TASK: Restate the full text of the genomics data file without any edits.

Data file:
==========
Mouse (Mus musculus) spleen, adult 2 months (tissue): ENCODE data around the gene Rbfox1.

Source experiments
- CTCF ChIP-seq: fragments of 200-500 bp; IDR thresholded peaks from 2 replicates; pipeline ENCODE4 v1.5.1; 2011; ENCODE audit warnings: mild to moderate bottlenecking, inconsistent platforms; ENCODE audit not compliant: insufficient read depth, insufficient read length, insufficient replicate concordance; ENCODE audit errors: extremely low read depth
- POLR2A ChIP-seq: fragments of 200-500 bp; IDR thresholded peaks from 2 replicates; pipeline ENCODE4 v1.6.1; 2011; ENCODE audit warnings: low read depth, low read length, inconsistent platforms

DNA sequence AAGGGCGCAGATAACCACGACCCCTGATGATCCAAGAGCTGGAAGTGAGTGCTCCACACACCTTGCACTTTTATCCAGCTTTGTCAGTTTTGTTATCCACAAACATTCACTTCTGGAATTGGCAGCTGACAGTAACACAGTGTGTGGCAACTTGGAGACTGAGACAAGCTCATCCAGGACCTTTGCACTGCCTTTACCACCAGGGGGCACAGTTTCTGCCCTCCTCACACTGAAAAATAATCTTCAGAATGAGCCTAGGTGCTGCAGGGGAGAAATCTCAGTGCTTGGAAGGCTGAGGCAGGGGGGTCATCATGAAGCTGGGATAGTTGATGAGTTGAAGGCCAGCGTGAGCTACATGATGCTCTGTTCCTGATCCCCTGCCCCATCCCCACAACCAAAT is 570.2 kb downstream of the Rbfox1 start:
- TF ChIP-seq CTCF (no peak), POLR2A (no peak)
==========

Mouse (Mus musculus) spleen, adult 2 months (tissue): ENCODE data around the gene Rbfox1.

Source experiments
- CTCF ChIP-seq: fragments of 200-500 bp; IDR thresholded peaks from 2 replicates; pipeline ENCODE4 v1.5.1; 2011; ENCODE audit warnings: mild to moderate bottlenecking, inconsistent platforms; ENCODE audit not compliant: insufficient read depth, insufficient read length, insufficient replicate concordance; ENCODE audit errors: extremely low read depth
- POLR2A ChIP-seq: fragments of 200-500 bp; IDR thresholded peaks from 2 replicates; pipeline ENCODE4 v1.6.1; 2011; ENCODE audit warnings: low read depth, low read length, inconsistent platforms

DNA sequence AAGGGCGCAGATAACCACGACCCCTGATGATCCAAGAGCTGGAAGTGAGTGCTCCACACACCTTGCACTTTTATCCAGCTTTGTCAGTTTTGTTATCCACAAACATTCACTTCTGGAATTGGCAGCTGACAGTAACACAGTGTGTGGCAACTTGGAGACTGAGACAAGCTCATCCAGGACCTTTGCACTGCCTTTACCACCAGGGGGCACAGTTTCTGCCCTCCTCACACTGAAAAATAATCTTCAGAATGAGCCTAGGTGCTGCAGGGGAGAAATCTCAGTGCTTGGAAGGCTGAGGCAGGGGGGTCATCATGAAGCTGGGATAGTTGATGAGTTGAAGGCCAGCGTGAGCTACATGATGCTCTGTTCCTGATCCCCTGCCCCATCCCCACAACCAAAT is 570.2 kb downstream of the Rbfox1 start:
- TF ChIP-seq CTCF (no peak), POLR2A (no peak)